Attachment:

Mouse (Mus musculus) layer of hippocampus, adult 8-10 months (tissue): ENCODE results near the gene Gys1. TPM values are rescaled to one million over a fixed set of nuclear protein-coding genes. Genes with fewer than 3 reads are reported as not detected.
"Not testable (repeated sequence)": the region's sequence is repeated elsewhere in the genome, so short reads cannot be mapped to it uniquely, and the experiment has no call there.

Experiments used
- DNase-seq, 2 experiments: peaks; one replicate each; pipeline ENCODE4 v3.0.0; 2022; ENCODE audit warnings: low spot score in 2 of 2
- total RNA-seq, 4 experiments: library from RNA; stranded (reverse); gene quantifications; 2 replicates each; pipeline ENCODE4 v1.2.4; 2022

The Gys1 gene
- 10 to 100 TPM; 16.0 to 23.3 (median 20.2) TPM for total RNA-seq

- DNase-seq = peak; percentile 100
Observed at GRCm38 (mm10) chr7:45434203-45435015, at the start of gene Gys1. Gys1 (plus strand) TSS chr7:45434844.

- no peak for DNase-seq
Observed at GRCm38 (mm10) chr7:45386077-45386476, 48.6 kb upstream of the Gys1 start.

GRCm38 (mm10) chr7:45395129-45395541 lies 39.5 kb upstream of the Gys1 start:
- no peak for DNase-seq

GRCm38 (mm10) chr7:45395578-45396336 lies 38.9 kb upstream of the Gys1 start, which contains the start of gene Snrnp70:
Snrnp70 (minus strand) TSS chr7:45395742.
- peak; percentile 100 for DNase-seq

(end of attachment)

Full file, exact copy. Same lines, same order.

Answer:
Mouse (Mus musculus) layer of hippocampus, adult 8-10 months (tissue): ENCODE results near the gene Gys1. TPM values are rescaled to one million over a fixed set of nuclear protein-coding genes. Genes with fewer than 3 reads are reported as not detected.
"Not testable (repeated sequence)": the region's sequence is repeated elsewhere in the genome, so short reads cannot be mapped to it uniquely, and the experiment has no call there.

Experiments used
- DNase-seq, 2 experiments: peaks; one replicate each; pipeline ENCODE4 v3.0.0; 2022; ENCODE audit warnings: low spot score in 2 of 2
- total RNA-seq, 4 experiments: library from RNA; stranded (reverse); gene quantifications; 2 replicates each; pipeline ENCODE4 v1.2.4; 2022

The Gys1 gene
- 10 to 100 TPM; 16.0 to 23.3 (median 20.2) TPM for total RNA-seq

- DNase-seq = peak; percentile 100
Observed at GRCm38 (mm10) chr7:45434203-45435015, at the start of gene Gys1. Gys1 (plus strand) TSS chr7:45434844.

- no peak for DNase-seq
Observed at GRCm38 (mm10) chr7:45386077-45386476, 48.6 kb upstream of the Gys1 start.

GRCm38 (mm10) chr7:45395129-45395541 lies 39.5 kb upstream of the Gys1 start:
- no peak for DNase-seq

GRCm38 (mm10) chr7:45395578-45396336 lies 38.9 kb upstream of the Gys1 start, which contains the start of gene Snrnp70:
Snrnp70 (minus strand) TSS chr7:45395742.
- peak; percentile 100 for DNase-seq